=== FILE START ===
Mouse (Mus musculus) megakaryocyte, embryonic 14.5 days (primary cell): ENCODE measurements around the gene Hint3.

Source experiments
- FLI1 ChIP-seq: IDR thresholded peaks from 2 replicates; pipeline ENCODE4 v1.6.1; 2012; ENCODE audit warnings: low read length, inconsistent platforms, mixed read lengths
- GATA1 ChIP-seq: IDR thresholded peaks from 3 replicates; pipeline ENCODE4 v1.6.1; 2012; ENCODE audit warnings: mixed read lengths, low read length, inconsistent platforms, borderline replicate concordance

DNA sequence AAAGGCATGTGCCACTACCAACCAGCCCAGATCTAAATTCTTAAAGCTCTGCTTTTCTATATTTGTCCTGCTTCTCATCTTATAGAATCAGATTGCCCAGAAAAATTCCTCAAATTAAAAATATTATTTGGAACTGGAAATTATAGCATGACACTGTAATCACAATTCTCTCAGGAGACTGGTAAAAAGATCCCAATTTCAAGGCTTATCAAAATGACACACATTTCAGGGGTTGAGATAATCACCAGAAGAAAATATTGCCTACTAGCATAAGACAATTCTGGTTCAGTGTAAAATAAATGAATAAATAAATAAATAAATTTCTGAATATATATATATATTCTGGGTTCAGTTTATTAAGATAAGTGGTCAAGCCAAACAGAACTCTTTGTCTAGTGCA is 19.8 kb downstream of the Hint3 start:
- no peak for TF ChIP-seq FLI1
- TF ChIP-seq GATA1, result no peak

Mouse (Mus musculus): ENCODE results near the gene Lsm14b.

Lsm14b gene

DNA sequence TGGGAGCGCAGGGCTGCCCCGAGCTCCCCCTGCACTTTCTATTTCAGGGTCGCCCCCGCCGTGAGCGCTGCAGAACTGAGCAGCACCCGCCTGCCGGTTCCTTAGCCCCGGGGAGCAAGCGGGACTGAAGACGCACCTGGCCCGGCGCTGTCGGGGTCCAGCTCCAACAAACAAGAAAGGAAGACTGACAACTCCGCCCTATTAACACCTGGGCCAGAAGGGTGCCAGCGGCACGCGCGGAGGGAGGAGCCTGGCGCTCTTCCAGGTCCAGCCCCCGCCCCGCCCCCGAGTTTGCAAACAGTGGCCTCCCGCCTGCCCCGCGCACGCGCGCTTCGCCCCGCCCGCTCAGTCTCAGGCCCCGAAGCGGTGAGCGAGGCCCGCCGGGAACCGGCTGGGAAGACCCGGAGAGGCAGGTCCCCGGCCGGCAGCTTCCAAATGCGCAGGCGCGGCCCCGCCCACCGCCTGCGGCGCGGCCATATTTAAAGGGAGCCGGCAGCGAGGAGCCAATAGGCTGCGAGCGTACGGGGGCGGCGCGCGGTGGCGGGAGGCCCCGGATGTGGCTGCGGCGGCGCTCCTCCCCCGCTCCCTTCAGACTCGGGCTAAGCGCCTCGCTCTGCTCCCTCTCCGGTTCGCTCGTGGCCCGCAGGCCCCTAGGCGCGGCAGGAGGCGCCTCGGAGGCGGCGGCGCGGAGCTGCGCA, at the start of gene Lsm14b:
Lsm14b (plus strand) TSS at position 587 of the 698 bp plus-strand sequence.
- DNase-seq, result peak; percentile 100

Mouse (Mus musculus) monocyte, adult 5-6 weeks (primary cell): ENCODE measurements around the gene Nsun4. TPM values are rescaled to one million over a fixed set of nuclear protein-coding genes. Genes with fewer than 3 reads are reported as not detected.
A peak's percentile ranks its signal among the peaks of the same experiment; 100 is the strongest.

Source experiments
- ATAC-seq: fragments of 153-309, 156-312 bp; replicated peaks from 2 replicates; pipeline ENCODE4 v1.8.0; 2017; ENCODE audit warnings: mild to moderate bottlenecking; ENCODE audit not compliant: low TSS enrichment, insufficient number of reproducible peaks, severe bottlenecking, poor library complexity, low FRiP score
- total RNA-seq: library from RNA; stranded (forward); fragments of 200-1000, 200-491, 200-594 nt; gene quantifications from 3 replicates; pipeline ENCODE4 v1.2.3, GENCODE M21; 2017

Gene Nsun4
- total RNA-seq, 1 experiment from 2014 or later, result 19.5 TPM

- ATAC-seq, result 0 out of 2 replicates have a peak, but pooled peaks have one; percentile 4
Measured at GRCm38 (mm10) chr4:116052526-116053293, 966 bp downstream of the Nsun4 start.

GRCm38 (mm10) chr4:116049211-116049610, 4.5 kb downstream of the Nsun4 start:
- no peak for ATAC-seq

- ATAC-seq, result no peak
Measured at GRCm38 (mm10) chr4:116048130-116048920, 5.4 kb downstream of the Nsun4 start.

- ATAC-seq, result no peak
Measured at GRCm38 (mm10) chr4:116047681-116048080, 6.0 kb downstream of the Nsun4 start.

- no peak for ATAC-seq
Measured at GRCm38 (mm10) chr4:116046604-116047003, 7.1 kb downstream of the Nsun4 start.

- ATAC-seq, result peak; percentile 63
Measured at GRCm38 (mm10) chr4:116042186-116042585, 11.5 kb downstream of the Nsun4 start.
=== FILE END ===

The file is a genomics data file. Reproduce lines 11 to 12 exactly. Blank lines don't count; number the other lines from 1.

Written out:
Lsm14b (plus strand) TSS at position 587 of the 698 bp plus-strand sequence.
- DNase-seq, result peak; percentile 100